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Thoughts of woman in 'waking coma' revealed

September 7, 2006 By Michael Hopkin This article courtesy of Nature News.

Brain scans of vegetative patient ignites debate over her awareness.

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Neuroscientists have reignited the debate over whether patients in a vegetative state are conscious of their surroundings, by claiming that a woman in such a 'waking coma' can respond to verbal commands. The researchers say that brain scans show that she can selectively think of performing certain actions, such as playing tennis, on request.

The British-led research team made the discovery after examining the brain of a severely brain-damaged patient who had been in a vegetative state defined as a lack of detectable consciousness for five months. After years of studying the brains of vegetative patients, this is the first evidence, the researchers say, of awareness in such a patient, rather than simple automatic brain responses.

The patient, a 23-year-old woman who was severely injured in a car accident in July 2005, had shown no outward signs of awareness. She had retained normal patterns of sleep and open-eyed 'wakefulness', report Adrian Owen, of the Medical Research Council Cognition and Brain Sciences Unit in Cambridge, UK, and his colleagues but her open eyes could not focus or follow someone around a room.

The team first compared scans of the patient's brain with those of 12 healthy volunteers in response to commands either to picture themselves playing a game of tennis or to imagine walking around their house. The two imagined activities produced markedly different patterns of brain activation when scanned using functional magnetic resonance imaging (fMRI), which highlights regions of brain activity.

When asked to imagine the different scenarios, the patient showed strikingly similar patterns of brain activation to those of the healthy volunteers, the researchers report in this week's Science1 (see picture). This shows that she can 'play tennis in her head', they argue, even though she shows no outward response to the request.

Aware?

The research throws open the question of what constitutes a vegetative state. "She does fulfil all the clinical criteria," says Owen. "What we have developed is a method for detecting when someone is aware in the absence of other clinical evidence."

Other experts are not convinced that the results genuinely show that the patient was responding to the commands, rather than having a more instinctive response. "You don't really know whether the patient is imagining a tennis game or simply responding to the word 'tennis'," comments Paul Matthews, a clinical neuroscientist at Imperial College, London. "There's a lot that's interesting about this research but I think their result is overclaimed."

"Our results could not be explained by an automatic response," Owen counters. "We have shown that the word 'tennis' produces a very transient response of just a few seconds. But the response in our study was long-lived, lasting around 30 seconds, and stopped when we told her to stop and rest."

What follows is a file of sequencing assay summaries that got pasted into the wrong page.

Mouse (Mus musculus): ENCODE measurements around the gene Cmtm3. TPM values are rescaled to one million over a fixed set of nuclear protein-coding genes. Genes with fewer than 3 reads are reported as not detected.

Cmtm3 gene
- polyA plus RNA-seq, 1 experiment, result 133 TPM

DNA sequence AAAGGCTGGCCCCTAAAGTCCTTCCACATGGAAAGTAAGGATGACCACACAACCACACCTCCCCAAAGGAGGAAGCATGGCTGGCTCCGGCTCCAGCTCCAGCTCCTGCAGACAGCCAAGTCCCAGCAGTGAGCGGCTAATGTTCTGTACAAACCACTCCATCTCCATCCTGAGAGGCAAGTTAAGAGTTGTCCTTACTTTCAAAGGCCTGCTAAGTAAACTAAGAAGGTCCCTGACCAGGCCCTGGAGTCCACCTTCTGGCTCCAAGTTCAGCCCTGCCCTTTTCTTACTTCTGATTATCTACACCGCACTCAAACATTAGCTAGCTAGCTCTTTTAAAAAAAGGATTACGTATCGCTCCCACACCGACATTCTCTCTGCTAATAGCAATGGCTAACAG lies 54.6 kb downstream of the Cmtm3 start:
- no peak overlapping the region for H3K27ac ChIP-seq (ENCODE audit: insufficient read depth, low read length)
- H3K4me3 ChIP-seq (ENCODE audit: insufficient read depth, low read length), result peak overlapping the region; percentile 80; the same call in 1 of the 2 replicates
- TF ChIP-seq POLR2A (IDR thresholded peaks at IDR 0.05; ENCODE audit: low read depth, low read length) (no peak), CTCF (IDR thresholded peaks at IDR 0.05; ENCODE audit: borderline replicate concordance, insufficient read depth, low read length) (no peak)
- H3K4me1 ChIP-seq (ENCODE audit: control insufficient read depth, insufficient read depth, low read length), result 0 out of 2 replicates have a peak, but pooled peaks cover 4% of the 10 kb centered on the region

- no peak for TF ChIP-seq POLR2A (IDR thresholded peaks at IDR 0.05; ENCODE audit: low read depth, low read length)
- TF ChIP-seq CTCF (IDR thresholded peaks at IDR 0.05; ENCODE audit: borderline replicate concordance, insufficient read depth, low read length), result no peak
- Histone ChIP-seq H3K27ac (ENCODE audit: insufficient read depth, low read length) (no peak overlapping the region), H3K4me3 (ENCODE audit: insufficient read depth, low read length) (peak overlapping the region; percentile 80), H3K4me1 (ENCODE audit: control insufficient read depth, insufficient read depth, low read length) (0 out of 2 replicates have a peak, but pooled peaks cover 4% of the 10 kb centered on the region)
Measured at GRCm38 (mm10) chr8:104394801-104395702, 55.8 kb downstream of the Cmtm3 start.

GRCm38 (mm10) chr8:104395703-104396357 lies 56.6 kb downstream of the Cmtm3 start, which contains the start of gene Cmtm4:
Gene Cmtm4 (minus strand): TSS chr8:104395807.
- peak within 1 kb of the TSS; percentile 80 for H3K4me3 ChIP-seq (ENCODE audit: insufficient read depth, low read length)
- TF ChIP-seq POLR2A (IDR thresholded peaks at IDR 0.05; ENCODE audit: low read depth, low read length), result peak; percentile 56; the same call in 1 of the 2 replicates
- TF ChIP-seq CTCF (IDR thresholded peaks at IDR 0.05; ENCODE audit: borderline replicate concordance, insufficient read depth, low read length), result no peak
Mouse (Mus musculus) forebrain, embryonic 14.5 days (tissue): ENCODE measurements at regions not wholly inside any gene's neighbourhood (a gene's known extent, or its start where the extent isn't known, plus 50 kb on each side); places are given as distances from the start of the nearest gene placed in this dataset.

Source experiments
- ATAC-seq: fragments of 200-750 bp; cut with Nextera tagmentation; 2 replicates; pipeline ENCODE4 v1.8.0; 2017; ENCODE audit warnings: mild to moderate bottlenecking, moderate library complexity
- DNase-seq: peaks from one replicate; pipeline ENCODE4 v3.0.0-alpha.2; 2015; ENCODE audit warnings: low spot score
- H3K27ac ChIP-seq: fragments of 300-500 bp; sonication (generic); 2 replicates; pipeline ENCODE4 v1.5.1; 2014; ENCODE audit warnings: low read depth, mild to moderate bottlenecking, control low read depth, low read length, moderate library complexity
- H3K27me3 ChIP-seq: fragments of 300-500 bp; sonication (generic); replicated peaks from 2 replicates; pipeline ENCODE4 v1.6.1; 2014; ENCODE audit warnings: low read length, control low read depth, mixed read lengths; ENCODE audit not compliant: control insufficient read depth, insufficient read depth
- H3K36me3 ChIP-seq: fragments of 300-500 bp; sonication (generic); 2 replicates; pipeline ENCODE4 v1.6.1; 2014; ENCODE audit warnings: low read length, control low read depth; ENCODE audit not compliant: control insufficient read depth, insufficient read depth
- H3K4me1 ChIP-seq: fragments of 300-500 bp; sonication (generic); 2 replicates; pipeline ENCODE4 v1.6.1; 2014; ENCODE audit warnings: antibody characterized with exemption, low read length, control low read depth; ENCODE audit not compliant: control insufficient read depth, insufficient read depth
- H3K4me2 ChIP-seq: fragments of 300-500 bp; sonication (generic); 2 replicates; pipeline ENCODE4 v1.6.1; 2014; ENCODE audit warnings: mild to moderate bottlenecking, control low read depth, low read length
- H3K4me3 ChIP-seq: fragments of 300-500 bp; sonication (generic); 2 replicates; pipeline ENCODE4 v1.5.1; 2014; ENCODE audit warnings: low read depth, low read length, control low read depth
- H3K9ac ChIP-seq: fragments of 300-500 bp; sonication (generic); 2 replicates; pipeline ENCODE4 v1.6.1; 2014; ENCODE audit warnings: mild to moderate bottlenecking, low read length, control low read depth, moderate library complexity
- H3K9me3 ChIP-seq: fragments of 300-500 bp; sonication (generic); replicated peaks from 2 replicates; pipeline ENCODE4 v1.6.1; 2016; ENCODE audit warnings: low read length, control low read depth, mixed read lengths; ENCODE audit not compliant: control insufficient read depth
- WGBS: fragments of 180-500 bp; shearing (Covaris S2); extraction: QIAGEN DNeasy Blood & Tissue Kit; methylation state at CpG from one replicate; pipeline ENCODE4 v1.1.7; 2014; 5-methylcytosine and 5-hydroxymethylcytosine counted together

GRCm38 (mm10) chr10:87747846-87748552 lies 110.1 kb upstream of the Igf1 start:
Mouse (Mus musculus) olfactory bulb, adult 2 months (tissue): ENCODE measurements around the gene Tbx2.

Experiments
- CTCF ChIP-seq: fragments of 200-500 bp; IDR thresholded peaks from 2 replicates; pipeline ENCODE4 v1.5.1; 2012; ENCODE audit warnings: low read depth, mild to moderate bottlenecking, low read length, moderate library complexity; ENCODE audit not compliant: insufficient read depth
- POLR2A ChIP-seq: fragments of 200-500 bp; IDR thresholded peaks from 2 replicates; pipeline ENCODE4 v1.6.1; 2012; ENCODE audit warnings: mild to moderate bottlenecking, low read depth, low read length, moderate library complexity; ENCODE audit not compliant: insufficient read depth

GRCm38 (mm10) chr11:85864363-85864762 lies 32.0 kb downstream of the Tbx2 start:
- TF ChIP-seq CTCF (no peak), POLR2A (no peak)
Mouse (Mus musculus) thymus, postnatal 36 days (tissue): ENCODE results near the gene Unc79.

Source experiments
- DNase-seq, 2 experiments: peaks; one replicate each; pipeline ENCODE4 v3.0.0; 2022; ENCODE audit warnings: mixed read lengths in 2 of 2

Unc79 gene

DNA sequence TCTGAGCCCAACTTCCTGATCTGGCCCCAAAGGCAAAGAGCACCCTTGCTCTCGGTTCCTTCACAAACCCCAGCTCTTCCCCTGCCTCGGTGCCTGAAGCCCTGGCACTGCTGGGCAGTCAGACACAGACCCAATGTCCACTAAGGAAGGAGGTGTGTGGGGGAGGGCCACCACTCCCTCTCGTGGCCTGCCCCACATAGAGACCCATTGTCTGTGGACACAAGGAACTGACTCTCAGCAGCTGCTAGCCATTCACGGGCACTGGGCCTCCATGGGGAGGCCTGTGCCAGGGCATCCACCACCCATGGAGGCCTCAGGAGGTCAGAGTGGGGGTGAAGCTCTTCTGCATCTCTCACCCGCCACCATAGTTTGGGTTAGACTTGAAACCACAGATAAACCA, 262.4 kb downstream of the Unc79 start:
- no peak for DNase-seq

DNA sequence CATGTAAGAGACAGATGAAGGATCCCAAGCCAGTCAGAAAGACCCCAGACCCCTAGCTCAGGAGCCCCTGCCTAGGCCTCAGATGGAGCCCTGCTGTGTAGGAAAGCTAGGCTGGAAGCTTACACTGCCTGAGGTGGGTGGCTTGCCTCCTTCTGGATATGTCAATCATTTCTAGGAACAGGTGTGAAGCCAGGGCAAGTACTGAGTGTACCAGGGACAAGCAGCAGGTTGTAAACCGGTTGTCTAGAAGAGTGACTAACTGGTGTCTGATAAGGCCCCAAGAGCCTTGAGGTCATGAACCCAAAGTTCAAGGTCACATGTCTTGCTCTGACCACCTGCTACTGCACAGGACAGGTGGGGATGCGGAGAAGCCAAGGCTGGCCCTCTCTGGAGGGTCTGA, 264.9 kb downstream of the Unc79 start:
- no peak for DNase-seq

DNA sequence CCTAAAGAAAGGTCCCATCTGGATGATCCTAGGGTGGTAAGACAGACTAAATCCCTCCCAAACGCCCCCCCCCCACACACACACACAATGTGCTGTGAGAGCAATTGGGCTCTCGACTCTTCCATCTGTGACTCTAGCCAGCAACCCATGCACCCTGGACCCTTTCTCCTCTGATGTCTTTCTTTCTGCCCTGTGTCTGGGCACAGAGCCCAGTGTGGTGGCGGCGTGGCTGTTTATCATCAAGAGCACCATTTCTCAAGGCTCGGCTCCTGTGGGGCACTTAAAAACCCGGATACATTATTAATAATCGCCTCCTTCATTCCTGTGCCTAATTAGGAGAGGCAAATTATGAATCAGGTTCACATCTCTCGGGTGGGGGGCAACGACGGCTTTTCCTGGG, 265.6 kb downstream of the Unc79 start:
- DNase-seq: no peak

Ethical issues

What we've developed is a method for detecting when when someone is aware in the absence of other clinical evidence.
Adrian Owen
MRC Cognition and Brain Sciences Unit, Cambridge
If vegetative people's brains do indeed respond to what is going on around them, the method opens up the exciting prospect of allowing these patients to communicate with the outside world. Asking the patient a series of yes/no questions, about her feelings and about facts such as her name, could help to clear up whether the response is truly conscious, as well as allowing a line of communication with her.

"It's obviously the next thing to do, but it's too early to say if it would work," says Owen. "We just don't know exactly what she's capable of."

What's more, so far they have only seen this effect in a single patient, Owen admits. His team is hoping to investigate more patients to try and replicate the results.

If other patients seem to have similar abilities, it raises the possibility that some vegetative patients have a "rich and complex internal life", suggests Narender Ramnani, a neuroscientist at Royal Holloway, University of London.

That raises troubling ethical questions, similar to those raised by the case of Terri Schiavo, a vegetative patient whose feeding tube was removed in March 2005. "Given that such patients might be conscious and capable of making their own decisions," Ramnani asks, "is it acceptable for others to terminate their lives without the consent of the patients?"

Schiavo, however, was almost certainly much more severely injured than the patient in the latest study, Owen says. Schiavo was diagnosed as 'persistently vegetative', having shown no sign of recovery for years. For Owen's patient, who had suffered a head injury only five months previously, there is "something like a 20% chance of recovery", he says. There has been no change in her condition, however, since the research was carried out in late 2005.

Perhaps the ultimate problem for understanding the vegetative state is that it can be caused by widely varying brain injuries, meaning that every patient is different. Patients at the least severe end of the spectrum, such as the latest case, may indeed have some awareness of the world. "But we can't get inside her head and see what the quality of her experience is like," Owen admits.

Visit our newsblog to read and post comments about this story.

References

  1. Owen A. M., et al. Science, 313. 1402 (2006).

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